Not so long ago, she thought that she could do anything. She could run faster, jump farther, and swing higher than anybody else, or at least she thought she could. She could write amazing stories, paint beautiful pictures, and make friends without even trying…and she knew it. And her smile…her beautiful smile lit up a room.
Then something happened. She started to grow up. Things with friends got difficult, and she would often come home in tears because she felt left out. Much of her confidence waned because she could not quite figure out where she fits. No longer did she feel like she could do anything. Most days she felt like she could never measure up…that everybody else was prettier, smarter, funnier, and more likable than she was. That beautiful smile of hers did not come as easily as it once did.
That is adolescence for you.
It is a roller coaster of emotion that is difficult for her, and heartbreaking for me. I remember all too well what that was like, and some days I wish that I could hide her in a bubble and protect her from all of those unpleasant emotions, but I can’t. She needs to learn about relationships and struggles, and there is no way to learn that except through experience. I know that she will someday be a more empathetic person because of having gone through these heartbreaks, but that does not make it any easier when she is in the middle of them.
The other day we were driving home from our favorite pizza place. Greg and the older boys were gone for the weekend, so Elise sat in the front seat next to me while Kate and Carson sat in the back pretending to be the “boring” people that they hear on talk radio. I started talking to her about how things were going, and she brought up some of the struggles that she was having. They mostly revolved around typical adolescent insecurities. I KNOW how that feels, and I saw an opportunity to share with her a little bit about my experience and how I was able to move beyond those feelings. So, I did. I shared what I thought was wisdom, but she did not really see it that way. She felt like my “wisdom” was making it sound like it was “so easy” to accept yourself, and she didn’t feel like she could do that right now, regardless of what I said. Instead of feeling better after talking to me, she felt more frustrated.
So much for being helpful.
I felt a little bit deflated after that conversation. I could relate to what she was going through, but she did not want to hear my words. Perhaps I was saying it all wrong. The words of my heart were probably getting jumbled up as they hit my lips. If she could only hear what was in my heart, she would want to listen. Right? But as it stood, we were not seeing eye to eye. I was stumped. Teenage boys are a completely different experience than 12-year-old girls!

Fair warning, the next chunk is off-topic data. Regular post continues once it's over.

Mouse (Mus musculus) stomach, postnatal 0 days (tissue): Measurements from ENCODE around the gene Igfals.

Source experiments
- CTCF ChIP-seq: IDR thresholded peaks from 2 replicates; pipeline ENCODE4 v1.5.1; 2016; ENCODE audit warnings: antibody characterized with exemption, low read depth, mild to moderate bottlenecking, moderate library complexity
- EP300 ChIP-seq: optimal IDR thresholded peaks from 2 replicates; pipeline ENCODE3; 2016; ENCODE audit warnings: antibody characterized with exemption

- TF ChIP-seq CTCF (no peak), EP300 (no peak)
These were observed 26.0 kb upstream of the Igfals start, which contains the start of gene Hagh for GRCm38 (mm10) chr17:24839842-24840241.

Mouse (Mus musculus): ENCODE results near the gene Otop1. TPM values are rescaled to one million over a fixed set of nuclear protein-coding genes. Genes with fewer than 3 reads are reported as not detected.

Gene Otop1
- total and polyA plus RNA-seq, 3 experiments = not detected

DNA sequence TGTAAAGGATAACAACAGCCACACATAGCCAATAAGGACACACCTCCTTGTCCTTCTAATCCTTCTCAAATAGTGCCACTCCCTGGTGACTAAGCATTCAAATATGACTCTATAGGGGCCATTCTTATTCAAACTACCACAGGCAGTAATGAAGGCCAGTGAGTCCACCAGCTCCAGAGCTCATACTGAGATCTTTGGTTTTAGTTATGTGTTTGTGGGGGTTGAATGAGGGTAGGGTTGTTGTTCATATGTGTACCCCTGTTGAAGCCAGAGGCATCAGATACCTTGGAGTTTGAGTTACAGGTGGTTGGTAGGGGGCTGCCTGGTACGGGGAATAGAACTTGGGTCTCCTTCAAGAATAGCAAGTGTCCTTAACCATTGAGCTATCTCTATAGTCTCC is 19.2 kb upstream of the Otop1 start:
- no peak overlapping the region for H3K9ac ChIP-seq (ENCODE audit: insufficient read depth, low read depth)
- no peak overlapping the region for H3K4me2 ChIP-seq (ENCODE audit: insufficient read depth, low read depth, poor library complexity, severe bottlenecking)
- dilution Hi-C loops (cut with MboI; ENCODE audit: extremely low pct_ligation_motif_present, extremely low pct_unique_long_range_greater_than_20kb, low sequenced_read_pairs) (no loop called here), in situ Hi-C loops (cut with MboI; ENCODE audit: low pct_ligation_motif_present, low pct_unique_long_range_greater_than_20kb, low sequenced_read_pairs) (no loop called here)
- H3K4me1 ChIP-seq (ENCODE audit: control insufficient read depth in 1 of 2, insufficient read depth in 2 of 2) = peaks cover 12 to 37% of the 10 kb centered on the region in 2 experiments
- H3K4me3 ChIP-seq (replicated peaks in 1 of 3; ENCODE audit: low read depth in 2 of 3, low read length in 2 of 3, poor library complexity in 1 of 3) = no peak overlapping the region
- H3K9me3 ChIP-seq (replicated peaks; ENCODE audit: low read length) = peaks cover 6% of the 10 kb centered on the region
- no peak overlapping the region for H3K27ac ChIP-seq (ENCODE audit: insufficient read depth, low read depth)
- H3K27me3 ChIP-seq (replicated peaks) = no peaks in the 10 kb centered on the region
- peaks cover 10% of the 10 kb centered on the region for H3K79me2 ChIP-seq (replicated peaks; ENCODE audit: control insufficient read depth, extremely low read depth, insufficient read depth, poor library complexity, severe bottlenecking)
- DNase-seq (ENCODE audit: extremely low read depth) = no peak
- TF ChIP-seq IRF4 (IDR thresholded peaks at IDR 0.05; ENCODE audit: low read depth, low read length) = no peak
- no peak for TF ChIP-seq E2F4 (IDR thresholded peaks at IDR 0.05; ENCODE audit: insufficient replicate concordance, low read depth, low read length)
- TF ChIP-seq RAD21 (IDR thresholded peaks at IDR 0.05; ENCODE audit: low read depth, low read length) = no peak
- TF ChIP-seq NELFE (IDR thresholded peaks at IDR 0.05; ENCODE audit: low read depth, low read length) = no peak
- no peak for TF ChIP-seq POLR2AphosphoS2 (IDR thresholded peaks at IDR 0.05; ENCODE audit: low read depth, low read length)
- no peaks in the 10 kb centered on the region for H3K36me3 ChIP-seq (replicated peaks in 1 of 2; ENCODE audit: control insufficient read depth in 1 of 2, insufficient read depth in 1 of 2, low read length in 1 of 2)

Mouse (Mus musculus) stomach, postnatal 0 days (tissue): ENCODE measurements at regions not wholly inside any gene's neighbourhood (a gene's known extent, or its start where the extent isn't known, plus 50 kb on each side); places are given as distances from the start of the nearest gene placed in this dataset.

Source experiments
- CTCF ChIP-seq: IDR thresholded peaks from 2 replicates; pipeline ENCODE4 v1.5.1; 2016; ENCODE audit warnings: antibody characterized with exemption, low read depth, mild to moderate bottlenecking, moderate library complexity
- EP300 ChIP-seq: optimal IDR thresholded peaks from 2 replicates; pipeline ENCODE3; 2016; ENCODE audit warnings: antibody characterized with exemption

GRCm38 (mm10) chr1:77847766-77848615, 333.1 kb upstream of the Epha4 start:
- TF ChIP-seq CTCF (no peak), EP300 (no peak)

As we arrived at home and I pondered what I should do next, I looked over and saw my sweet Elise texting her friends with her iPod touch. She is deprived of a phone at this point (and Instagram…because I am mean…), but she does not let that stop her from texting any and all of her friends who have access to an iPod, iPad, or iPhone. As I was trying to figure out how I could get through to her, it hit me like a ton of bricks. How does this girl like to communicate? Via text. And that is exactly how I am going to communicate with her.
So, I sent her this text:
When she read it, she came out and gave me a hug and told me thank you. It certainly went over better than my attempt at talking to her…at least in this instance. So, I got an idea…
What if I scoured the internet for uplifting quotes like this one, made them into shareable memes, and sent one to her every day? Would those words eventually sink in?
Although it kind of drives me crazy that she lives and dies by texting, if this is one way that I can connect with her, then I am going to do it! Before you say anything, let me assure you that this will not replace our one on one conversations by any stretch, or become our primary form of communication, but it will certainly not hurt to share a few uplifting words with her via text each day.
And so it begins…
I want my daughter to know that she IS beautiful, talented, capable, and worth so much more than she sees right now.
A simple text a day…
Can it make a difference?
I hope so.